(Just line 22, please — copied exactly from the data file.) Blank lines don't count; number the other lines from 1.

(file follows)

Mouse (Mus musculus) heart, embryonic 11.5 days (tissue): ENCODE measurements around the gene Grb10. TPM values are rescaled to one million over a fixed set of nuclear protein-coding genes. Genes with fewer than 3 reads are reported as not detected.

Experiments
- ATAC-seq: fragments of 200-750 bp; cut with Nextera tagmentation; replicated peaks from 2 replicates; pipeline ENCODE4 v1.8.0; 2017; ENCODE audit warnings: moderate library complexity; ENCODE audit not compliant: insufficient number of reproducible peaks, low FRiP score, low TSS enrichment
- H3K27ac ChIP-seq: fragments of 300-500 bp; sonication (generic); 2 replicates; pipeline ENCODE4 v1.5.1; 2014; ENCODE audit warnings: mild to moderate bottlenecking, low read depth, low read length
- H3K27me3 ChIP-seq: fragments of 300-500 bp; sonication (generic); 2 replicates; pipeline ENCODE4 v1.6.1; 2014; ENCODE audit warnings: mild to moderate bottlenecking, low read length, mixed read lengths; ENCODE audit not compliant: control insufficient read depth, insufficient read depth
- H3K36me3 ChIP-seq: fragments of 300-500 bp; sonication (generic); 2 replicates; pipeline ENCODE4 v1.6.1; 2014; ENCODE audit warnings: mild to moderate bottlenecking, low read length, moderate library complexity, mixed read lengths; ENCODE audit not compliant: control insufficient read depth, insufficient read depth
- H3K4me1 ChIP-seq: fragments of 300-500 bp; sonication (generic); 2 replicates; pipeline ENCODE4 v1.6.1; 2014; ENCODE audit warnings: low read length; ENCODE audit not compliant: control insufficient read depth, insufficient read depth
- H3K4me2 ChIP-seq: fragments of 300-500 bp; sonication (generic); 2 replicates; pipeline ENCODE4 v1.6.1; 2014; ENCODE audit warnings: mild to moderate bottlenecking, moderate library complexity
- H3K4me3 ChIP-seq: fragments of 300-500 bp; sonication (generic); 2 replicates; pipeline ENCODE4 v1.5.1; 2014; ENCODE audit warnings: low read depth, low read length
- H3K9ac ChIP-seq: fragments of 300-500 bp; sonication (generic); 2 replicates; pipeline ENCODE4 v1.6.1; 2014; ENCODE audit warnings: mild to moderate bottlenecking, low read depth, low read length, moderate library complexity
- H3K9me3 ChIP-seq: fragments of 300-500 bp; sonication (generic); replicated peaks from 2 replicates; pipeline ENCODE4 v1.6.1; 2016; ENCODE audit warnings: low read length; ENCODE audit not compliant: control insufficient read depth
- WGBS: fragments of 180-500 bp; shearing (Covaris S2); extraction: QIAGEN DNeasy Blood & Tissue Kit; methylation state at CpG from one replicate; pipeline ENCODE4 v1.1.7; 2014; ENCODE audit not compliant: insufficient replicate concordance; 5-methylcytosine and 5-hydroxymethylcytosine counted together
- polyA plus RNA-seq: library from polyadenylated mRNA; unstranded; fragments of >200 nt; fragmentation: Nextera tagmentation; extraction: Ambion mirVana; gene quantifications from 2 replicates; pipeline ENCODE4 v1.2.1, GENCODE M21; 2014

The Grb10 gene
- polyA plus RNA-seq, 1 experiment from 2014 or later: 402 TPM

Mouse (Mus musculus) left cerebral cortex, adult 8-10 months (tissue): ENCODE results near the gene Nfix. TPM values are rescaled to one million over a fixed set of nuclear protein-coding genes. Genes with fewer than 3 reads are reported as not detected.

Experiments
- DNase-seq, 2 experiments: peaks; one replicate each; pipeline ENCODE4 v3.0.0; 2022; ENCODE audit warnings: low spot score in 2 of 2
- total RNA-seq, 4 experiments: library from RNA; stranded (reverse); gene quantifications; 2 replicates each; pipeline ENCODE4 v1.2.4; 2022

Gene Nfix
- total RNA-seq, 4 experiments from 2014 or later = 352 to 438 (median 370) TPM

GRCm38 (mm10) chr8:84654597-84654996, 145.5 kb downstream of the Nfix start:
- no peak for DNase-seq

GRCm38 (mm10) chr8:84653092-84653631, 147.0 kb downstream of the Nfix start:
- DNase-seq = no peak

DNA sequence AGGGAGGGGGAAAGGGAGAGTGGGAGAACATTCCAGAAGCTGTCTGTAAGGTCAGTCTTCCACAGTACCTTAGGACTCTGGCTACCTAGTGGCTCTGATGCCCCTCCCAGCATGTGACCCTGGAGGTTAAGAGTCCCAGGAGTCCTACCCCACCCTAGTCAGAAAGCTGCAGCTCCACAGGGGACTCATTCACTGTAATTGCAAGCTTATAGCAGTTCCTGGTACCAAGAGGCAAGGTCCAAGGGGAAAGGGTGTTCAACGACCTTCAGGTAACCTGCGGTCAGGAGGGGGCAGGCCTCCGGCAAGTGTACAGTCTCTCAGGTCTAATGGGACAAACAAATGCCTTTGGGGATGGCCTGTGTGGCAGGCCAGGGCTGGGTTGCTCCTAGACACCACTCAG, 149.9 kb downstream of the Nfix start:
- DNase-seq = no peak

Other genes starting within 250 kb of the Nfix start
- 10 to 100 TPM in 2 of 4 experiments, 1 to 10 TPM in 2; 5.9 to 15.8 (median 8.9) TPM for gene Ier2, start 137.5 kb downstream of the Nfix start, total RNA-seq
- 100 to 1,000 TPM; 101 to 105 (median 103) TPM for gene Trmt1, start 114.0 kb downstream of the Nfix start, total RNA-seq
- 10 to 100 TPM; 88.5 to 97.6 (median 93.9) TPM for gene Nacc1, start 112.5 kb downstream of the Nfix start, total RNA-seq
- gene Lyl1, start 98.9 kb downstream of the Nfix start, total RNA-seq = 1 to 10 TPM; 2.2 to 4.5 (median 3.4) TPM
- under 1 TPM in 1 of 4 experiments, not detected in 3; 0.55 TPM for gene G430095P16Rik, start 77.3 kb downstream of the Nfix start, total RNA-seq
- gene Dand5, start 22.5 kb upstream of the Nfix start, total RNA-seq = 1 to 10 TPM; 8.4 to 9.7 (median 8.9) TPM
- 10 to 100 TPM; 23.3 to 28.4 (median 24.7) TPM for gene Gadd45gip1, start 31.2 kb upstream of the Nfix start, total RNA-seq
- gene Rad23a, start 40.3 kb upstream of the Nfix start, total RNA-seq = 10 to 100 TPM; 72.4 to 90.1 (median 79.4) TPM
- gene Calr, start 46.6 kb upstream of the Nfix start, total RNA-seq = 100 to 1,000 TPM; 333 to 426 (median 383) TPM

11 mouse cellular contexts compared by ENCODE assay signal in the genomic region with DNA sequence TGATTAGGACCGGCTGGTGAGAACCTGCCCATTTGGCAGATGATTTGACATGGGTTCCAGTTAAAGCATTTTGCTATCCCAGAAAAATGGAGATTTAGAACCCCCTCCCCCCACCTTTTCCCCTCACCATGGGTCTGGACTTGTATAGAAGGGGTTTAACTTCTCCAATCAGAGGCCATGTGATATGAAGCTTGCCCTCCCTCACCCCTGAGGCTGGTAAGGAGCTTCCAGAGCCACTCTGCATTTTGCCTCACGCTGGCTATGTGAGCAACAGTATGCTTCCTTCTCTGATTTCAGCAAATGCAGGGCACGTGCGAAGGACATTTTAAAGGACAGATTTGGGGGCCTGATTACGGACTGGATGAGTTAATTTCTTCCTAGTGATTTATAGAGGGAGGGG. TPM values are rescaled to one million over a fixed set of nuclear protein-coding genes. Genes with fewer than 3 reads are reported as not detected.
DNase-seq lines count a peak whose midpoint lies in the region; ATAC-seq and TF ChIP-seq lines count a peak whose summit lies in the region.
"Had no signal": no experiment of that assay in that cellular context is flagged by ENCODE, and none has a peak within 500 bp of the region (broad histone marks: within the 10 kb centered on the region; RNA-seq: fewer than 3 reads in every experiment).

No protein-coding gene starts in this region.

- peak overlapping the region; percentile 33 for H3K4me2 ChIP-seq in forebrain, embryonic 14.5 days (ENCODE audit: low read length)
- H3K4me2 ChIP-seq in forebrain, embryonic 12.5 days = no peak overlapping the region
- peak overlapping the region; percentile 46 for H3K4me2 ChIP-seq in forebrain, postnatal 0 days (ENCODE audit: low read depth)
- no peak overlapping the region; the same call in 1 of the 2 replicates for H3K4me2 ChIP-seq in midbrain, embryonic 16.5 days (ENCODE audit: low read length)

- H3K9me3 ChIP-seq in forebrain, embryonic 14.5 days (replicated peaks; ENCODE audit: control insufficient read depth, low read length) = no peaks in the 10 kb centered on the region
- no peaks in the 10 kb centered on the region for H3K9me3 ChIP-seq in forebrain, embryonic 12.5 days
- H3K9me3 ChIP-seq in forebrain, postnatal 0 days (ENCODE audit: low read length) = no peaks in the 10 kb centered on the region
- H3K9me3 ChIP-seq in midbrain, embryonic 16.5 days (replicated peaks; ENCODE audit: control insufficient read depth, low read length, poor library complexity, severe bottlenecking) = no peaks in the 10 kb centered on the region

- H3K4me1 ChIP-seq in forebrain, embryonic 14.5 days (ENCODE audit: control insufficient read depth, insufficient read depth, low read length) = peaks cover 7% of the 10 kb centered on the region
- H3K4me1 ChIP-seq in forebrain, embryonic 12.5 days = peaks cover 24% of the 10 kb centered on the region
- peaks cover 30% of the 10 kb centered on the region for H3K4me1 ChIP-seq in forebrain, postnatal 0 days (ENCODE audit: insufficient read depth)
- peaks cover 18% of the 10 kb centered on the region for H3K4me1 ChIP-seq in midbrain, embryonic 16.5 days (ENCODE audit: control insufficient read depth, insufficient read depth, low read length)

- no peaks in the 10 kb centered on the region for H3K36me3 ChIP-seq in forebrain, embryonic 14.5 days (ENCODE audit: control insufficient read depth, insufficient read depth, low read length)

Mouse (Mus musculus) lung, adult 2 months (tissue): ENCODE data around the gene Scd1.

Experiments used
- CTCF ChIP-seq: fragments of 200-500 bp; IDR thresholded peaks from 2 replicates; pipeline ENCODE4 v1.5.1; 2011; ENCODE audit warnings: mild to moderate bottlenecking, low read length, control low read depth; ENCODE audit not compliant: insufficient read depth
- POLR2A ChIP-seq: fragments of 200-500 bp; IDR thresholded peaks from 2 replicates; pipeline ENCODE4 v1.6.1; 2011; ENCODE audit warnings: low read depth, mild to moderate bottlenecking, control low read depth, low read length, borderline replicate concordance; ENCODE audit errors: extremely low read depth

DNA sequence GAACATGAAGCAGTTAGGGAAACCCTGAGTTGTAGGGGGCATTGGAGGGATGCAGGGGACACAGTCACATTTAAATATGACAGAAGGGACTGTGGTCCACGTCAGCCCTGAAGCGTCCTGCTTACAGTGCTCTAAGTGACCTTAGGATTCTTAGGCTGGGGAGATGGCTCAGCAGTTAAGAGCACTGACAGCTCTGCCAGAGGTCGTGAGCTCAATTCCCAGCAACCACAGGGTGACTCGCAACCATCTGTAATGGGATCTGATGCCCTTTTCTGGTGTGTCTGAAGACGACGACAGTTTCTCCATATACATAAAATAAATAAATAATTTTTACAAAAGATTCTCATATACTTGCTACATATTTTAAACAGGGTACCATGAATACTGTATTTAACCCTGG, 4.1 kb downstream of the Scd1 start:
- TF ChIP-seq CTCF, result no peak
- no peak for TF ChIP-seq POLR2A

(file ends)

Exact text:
GRCm38 (mm10) chr8:84654597-84654996, 145.5 kb downstream of the Nfix start: